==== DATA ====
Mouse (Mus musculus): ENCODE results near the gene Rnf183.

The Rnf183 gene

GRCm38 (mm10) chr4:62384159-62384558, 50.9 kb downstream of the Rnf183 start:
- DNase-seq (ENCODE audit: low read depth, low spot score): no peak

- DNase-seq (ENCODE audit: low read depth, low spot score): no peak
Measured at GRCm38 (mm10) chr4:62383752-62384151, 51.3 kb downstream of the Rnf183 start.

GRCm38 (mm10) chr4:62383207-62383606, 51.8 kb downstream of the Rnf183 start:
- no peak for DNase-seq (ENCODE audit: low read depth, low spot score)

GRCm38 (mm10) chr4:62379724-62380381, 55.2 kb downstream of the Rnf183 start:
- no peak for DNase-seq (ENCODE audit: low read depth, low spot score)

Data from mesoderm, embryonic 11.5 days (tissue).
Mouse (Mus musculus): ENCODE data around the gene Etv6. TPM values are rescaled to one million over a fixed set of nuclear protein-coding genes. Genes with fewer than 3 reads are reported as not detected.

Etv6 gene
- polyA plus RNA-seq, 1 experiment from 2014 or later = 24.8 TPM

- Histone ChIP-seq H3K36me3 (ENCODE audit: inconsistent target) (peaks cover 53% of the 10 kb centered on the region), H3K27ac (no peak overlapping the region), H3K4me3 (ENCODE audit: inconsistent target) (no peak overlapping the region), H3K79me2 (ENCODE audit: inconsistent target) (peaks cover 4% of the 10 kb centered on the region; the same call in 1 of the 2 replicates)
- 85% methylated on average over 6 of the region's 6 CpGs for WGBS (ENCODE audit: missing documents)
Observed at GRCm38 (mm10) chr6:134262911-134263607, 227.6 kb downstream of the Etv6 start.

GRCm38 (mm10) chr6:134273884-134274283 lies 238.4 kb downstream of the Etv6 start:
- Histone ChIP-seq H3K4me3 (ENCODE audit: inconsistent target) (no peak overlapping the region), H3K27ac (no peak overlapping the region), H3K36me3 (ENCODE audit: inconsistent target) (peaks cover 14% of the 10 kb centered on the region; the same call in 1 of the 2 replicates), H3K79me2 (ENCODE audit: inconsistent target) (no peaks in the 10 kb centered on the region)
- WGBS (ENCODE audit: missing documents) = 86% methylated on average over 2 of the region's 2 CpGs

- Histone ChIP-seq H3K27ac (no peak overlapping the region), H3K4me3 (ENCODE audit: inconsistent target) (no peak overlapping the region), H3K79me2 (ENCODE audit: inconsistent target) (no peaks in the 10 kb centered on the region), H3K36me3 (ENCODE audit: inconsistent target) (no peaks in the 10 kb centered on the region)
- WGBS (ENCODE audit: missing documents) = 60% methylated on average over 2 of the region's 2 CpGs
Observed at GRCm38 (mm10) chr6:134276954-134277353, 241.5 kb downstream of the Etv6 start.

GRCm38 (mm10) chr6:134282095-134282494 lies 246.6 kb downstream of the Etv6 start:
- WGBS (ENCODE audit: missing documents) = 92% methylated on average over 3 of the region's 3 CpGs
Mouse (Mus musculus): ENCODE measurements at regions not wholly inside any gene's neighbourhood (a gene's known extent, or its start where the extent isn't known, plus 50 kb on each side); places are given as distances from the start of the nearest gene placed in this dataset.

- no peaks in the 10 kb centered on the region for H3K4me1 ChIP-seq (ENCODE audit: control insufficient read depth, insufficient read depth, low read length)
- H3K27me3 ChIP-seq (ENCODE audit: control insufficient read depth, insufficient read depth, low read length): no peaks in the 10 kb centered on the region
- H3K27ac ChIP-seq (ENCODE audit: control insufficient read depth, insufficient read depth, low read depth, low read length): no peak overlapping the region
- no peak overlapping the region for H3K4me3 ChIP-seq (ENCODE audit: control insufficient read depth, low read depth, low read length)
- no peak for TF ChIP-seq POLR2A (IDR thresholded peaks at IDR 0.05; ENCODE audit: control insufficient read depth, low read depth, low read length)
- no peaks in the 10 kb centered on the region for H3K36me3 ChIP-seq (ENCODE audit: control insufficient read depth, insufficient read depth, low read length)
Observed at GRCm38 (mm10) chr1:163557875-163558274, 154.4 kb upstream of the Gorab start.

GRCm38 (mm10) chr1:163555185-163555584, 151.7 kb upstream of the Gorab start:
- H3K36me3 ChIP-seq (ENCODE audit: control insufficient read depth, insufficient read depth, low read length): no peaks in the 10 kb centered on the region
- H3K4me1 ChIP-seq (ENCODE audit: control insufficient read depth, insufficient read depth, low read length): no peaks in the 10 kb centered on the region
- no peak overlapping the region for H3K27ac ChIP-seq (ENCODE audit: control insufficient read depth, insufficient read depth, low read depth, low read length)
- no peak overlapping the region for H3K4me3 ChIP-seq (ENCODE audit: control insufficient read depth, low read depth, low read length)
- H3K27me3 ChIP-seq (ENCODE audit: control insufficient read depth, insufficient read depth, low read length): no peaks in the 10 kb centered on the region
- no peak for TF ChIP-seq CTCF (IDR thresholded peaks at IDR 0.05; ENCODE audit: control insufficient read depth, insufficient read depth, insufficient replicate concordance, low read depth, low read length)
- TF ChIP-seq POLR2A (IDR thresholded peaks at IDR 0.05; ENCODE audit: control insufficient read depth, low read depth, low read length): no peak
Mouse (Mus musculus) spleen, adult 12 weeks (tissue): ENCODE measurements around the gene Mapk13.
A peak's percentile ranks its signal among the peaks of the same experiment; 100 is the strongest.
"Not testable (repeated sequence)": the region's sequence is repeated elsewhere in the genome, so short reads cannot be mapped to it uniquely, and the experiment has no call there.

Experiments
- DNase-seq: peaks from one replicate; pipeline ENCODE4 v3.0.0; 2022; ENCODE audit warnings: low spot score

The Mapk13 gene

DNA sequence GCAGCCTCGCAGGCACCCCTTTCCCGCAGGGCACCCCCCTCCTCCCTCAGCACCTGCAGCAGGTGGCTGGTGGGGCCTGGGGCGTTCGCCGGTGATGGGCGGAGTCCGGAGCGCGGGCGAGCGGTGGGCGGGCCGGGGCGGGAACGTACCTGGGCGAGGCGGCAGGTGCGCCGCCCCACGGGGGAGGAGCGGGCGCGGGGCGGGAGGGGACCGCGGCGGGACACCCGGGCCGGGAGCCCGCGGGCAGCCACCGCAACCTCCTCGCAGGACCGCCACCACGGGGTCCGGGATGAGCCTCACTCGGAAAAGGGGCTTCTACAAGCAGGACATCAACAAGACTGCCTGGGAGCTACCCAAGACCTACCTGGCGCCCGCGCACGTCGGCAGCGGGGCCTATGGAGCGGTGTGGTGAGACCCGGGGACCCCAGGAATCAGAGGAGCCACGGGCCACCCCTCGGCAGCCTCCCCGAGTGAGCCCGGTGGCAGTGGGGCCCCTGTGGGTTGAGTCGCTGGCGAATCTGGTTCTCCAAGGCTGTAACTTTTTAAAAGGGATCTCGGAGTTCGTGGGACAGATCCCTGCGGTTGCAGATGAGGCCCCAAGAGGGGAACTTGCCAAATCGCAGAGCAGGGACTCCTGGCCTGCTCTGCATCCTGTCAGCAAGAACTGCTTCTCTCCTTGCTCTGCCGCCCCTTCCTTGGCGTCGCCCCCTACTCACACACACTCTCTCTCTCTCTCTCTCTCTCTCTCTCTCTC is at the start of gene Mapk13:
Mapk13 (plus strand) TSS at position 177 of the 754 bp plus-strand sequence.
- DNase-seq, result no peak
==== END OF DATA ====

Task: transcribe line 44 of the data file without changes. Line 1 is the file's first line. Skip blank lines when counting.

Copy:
"Not testable (repeated sequence)": the region's sequence is repeated elsewhere in the genome, so short reads cannot be mapped to it uniquely, and the experiment has no call there.